Mortgage increases show that dancing is almost over at Australia's credit party Australia news

IIn 2007, Chuck Prince, the former leader of the huge American bank Citigroup, rejected concerns about a looming credit crisis and committed to continue making deals by declaring bullish: "As long as the music plays, you" must stand up And dancing. "

The debt lasted a little longer for Prince and others in Wall Street, but soon the last number was gone and the lights were on. The party was well over.

The opinion is divided about what the stage of the party is that we are in Australia, but the events of the last week indicate that it might be a good time to think about ordering the Uber.

The game-changer was that Westpac, one of the four major banks, chose to raise the standard mortgage rate at a time when the Reserve Bank kept the spot rate at a fixed 1.5% for two years.

Former Citigroup boss Chuck Prince, who compares the pre-GFC tribute to a party in the spotlight.

Former Citigroup boss Chuck Prince, who compares the pre-GFC tribute to a party in the spotlight. Photo: Yuriko Nakao / REUTERS

Such so-called out-of-cycle interest rate hikes are rare and it is a flashing red signal of increased stress in the inflated $ 1.6tn mortgage market in Australia.

Rising interest rates in the US are helping to increase the costs for Australian banks that have to borrow money on international markets to finance their own loans. It makes it more difficult for banks to make money here, because the regulators already tell them that they are much pickier about who gets a mortgage.

Suncorp followed Westpac by raising his rates on Friday and many economists expect Commonwealth, NAB and ANZ to do the same. Homeowners will therefore be faced with finding more money to pay refunds at the same time that the cost of living is greater than the wage increases.

It is also predicted that family budgets will collapse when house prices start to fall, especially in the big eastern cities. Over the past twelve months, prices fell by an average of 5% in Sydney – the first annual decline in six years – and Melbourne is not far behind.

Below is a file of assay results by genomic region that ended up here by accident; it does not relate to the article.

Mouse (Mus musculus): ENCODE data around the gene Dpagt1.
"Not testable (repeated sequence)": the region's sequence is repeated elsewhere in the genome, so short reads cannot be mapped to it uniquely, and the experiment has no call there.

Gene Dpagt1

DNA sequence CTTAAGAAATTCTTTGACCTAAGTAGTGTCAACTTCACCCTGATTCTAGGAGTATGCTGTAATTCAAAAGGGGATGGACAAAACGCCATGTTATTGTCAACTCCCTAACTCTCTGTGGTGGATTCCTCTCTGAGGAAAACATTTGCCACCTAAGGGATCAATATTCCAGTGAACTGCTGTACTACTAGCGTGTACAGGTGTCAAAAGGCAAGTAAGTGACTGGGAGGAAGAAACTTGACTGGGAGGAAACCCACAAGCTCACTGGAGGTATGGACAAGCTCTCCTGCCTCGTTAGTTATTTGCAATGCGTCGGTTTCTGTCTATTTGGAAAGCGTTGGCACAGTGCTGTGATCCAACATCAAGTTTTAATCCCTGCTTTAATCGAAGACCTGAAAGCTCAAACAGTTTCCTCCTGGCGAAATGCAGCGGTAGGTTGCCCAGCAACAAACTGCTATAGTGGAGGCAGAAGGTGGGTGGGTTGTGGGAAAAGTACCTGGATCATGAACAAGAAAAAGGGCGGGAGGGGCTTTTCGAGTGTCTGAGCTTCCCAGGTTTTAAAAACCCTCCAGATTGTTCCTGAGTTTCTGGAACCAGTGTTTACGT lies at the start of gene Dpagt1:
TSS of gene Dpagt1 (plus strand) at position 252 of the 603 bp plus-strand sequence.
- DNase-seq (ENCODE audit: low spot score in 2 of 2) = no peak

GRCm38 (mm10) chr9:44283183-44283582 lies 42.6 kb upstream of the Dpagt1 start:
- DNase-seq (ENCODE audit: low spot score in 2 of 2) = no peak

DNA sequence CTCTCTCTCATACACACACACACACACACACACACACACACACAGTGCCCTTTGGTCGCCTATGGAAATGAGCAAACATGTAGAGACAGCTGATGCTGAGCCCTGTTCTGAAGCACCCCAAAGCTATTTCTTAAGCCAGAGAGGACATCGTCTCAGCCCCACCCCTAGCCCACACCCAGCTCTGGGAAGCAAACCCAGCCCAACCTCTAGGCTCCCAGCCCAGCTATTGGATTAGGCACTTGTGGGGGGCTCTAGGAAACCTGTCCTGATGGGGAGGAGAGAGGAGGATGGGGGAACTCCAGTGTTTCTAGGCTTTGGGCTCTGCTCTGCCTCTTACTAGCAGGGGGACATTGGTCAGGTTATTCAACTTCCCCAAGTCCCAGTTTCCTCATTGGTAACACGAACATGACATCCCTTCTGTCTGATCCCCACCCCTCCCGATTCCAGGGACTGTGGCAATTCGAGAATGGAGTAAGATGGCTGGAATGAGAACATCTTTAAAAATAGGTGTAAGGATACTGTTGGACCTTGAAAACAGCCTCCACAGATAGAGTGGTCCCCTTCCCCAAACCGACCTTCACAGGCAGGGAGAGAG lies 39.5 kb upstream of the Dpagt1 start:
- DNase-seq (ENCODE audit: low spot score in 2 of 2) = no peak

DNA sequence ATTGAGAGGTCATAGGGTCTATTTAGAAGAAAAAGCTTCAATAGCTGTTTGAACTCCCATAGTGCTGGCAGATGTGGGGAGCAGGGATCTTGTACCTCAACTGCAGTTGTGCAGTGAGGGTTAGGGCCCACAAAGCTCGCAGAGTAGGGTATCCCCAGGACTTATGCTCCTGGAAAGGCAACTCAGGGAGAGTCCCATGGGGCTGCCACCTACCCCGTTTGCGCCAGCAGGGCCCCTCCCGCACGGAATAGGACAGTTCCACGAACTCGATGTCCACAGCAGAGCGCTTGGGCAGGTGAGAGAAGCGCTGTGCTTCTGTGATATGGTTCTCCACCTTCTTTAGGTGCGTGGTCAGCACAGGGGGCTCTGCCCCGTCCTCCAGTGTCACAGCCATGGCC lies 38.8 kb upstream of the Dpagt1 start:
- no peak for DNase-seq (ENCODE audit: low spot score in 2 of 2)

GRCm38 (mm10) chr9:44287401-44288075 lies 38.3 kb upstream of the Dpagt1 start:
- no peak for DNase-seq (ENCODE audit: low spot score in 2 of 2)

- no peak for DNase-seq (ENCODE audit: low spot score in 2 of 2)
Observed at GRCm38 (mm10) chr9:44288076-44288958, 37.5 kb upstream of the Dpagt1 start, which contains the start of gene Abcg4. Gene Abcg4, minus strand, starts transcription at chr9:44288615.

According to Paul Dale of Capital Economics, the conditions for a crisis are present: falling house prices, tighter credit and rising mortgage rates, although he does not think that the movements are likely to be large enough to cause a meltdown.

"Australia is still very far from a recession or a financial crisis, but the news this week that Westpac is running its mortgage rates has increased the risk a little," he said.

Others are less confident. Now that the supply of cheap money is stifled, Martin North of Digital Finance Analytics says that Australia faces a full credit crisis, illustrated by the number of people being rejected by banks due to new mortgages.

"In the past five years, lending has been so lax that you only needed an incentive to get a loan, as the Royal Commission has shown," said North, whose firm collects data from a survey of 52,000 households. "But credit is now much harder to get than it was." The credit standards were ultimately tightened by the banks in terms of the most important assessment criteria of the income, expenses and loan to value ratio, and all the critical parameters on the credit market have been tightened.

"A year ago, 5% of people were rejected by banks when applying for refinancing their mortgage, now it is 40%, which is a huge difference."

The main reason why people try to refinance is that they want to reduce their monthly expenses, said Noord, which shows that many households are under mortgage stress.

"At the same time, the cost of living is rising because wages are falling, so it is a perfect storm for households, and the price of their house is falling." When people want to sell, they notice that they have to accept less than they want. prices have fallen, lending has failed, the whole market has deteriorated and that is because the credit has been eliminated. "

It is unlikely that such local problems will deter banks from increasing all rates. One investor, David Bassanese, from Betashares in Sydney, thinks it is "inevitable".

"It is a very competitive market," he said. "So they feel that if they can pass it on and the market carries it, they can get away with it – most borrowers will take over because they do not want the hassle of switching because the bureaucratic and monetary costs are high."

But there is some hope that the music can continue. Jonathan Mott, bank analyst at UBS, said the banks might not transfer the costs for broader political reasons, noting that the royal commission's exposure to banking practices had left them with high levels of friends at low levels.

"If the big banks are all reprinting their mortgage books, one response from the government may be to raise the bank levy," Mott wrote. "The bank levy has been increased nine times in the United Kingdom."

Source link

Leave a Reply